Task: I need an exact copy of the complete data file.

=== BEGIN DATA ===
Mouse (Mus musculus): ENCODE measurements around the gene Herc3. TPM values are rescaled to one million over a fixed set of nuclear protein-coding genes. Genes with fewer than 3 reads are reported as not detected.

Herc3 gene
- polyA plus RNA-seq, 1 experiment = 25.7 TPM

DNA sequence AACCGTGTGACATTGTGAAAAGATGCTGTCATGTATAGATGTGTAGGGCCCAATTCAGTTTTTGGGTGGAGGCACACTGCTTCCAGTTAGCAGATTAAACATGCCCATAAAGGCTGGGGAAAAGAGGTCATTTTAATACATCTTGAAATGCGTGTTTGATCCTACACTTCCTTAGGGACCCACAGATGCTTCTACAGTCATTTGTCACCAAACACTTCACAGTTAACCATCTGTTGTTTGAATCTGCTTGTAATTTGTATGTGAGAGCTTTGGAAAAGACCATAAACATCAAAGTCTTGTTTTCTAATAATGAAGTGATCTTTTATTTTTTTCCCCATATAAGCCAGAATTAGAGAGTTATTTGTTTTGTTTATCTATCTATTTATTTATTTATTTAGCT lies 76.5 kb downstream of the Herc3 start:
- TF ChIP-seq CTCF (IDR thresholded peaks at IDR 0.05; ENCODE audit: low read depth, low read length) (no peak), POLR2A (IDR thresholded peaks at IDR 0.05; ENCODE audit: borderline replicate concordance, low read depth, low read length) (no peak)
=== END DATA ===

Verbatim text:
Mouse (Mus musculus): ENCODE measurements around the gene Herc3. TPM values are rescaled to one million over a fixed set of nuclear protein-coding genes. Genes with fewer than 3 reads are reported as not detected.

Herc3 gene
- polyA plus RNA-seq, 1 experiment = 25.7 TPM

DNA sequence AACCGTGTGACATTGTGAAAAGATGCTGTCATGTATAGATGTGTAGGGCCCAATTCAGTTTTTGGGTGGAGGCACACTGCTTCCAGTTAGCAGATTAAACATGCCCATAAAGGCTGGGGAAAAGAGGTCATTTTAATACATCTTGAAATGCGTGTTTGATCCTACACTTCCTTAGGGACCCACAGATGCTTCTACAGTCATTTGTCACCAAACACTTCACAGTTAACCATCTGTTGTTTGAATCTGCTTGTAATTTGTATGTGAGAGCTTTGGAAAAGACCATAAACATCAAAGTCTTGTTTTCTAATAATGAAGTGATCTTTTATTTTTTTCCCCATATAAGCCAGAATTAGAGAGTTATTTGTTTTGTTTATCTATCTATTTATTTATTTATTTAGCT lies 76.5 kb downstream of the Herc3 start:
- TF ChIP-seq CTCF (IDR thresholded peaks at IDR 0.05; ENCODE audit: low read depth, low read length) (no peak), POLR2A (IDR thresholded peaks at IDR 0.05; ENCODE audit: borderline replicate concordance, low read depth, low read length) (no peak)